Wednesday, May 20, 2009

Heritage Closes Photography Department

I first read about the news that Heritage Auction Galleries was shutting down its Photography department in Alex Novak's E-Photo Newsletter (here). I've since followed up with Lorraine Davis to get more details on the situation.

We covered Heritage's April sale (preview here and results here) and the results weren't pretty. While there was a decent mix of material on offer, the total proceeds were only just over $200K. If we back into the premium taken by the auction house on that sum, and match it against the likely costs of staff, promotion, and catalog production/mailing, it becomes clear that the math doesn't really work.

So the basic reason for the decision to close down the dedicated Photography department (after just two auctions) is that the sales just did so poorly; investment spending in a money losing department in this kind of economic climate is a tough sell. Photography will get folded back into the larger 20th Century/Fine Art auctions as appropriate. Lorraine will go back to her appraisal business, writing articles, and working on her revision of Lee Witkin's The Photograph Collector's Guide.

I think the real underlying issue here is that auction houses are trying to give liquidity to illiquid markets. To do so, matches between buyers and sellers must be found. It seems to me that the sellers were decently accounted for here; Lorraine did an adequate job of digging up material that would normally sell to someone at some price. The problem is that there were not enough buyers. Heritage's traditional customer base is collectibles (coins etc.), so their client list isn't a great fit for higher end fine art photography. Building a new list from scratch takes time and effort; the variety of buyers needs to be broad to cover all kinds of material.

It is a good reminder that the defensible advantage that Sotheby's and Christie's have is not only in their ability to get the best consignments, but their deep client lists, built over decades in the marketplace. These two feed on each other and are self reinforcing, making it tough going for new entrants.

2 comments:

Ed Beardsley said...

Speaking on behalf of Heritage Auction Galleries, the E-Photo Newsletter to which you responded is not accurate. I’d like to clarify that Heritage will continue to evaluate photographs for sales at Heritage. Inquiries may be sent to Ed Jaster, Vice President/Consignment Director, at EdJ@HA.com. We will also continue to work with renowned photography expert Lorraine Davis as a Consultant.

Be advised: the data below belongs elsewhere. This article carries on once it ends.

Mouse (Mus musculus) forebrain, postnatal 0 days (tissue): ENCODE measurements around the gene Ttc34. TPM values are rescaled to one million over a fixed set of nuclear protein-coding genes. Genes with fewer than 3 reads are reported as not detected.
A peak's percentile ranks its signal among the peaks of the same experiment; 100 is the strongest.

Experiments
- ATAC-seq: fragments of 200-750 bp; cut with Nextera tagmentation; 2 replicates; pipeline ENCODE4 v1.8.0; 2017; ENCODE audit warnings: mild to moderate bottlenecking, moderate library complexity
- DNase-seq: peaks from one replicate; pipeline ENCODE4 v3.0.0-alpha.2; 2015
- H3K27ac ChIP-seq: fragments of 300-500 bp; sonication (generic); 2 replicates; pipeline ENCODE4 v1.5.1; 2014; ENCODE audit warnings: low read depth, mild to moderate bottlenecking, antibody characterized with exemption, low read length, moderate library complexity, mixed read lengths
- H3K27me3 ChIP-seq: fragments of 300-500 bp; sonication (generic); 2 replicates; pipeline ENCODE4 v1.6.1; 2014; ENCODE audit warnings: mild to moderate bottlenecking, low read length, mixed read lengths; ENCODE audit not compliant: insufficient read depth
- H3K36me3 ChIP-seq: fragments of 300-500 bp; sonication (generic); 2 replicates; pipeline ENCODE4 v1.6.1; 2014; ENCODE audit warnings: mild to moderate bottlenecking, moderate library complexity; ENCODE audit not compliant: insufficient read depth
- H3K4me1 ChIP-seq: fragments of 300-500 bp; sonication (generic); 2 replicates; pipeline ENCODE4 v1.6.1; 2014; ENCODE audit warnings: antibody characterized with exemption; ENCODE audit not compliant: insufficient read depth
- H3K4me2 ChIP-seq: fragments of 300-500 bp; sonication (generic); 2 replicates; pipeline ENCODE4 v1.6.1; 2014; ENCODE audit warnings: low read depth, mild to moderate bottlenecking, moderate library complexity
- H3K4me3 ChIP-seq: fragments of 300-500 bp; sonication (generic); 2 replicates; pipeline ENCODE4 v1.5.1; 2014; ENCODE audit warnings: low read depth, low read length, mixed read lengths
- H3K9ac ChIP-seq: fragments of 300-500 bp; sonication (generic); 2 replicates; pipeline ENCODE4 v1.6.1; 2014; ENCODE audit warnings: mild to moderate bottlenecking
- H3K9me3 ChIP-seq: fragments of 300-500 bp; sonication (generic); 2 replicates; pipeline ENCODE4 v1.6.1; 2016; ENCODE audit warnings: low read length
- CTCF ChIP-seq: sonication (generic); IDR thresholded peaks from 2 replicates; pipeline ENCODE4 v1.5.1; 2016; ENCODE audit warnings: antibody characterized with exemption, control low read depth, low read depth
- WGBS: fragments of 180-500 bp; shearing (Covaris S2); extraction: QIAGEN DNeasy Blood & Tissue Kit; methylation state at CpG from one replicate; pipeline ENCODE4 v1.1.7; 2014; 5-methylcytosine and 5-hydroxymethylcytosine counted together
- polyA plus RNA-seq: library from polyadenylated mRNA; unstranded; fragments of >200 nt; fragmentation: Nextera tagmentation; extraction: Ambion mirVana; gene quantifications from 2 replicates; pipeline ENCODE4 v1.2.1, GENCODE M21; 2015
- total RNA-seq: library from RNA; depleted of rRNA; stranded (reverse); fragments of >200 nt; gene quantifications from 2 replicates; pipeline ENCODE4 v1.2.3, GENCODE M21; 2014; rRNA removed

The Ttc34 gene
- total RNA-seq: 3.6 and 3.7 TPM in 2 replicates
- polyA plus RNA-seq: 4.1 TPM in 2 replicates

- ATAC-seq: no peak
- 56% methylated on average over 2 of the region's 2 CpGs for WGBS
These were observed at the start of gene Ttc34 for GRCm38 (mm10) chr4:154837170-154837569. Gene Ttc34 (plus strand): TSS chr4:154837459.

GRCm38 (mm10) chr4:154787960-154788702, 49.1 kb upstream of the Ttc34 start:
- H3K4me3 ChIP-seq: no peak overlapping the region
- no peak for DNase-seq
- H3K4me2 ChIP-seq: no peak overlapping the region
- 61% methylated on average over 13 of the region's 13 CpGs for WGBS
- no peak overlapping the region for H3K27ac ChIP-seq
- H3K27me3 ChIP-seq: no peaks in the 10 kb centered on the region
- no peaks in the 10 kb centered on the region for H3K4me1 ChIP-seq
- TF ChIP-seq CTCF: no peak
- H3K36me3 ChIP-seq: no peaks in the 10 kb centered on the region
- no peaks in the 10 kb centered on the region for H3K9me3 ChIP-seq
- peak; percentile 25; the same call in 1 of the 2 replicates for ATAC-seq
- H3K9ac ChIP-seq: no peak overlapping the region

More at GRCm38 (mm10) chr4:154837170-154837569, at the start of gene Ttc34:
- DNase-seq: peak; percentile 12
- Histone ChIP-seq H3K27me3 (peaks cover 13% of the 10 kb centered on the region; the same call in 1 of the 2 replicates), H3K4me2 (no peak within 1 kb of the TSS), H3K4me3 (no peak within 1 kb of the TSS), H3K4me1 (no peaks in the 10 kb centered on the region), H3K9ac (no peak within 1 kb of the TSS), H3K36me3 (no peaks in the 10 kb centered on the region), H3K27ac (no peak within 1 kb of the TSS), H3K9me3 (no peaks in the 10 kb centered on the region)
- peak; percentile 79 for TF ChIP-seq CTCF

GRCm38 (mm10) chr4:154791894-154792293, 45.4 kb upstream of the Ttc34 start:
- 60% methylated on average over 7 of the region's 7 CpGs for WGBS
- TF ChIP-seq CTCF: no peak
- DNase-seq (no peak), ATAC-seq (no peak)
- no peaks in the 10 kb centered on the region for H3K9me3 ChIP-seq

While newer to some areas, we are now home to 26 categories of auctions, across the collectibles, jewelry, and Fine and Decorative Arts fields. Our easy to use internet platform has attracted a massive and growing buying-base (450,000+ bidder-members) and consigning base (45,000+). This group is experienced and knowledgeable; one that buys cross-category where their hearts and wallets take them. They are the reason that Heritage is the fastest growing auction house in the world, also one who has not had to lay off hundreds of employees or shut down offices across the globe. In fact we are in the process now of opening new offices, including galleries in midtown New York City and elsewhere, where we will continue to represent photography among our other categories.

Sincerely yours,

Ed Beardsley
Managing Director, Fine & Decorative Arts
Heritage Auction Galleries
EdB@HA.com

dlkcollection said...

Ed,

Thanks for your comment and for the background on Heritage, as many photography collectors (including ourselves) are not particularly aware of all that Heritage has been doing in recent years. Given your comments, it does sound like the facts of our post were generally correct and that vintage and contemporary photography will still be available from Heritage, just not supported by a stand alone department with dedicated photography specialists on a going forward basis (at least for the time being), but as part of a larger Fine Art effort. If we are in error on the facts, please do feel free to correct these miscommunications via further comments.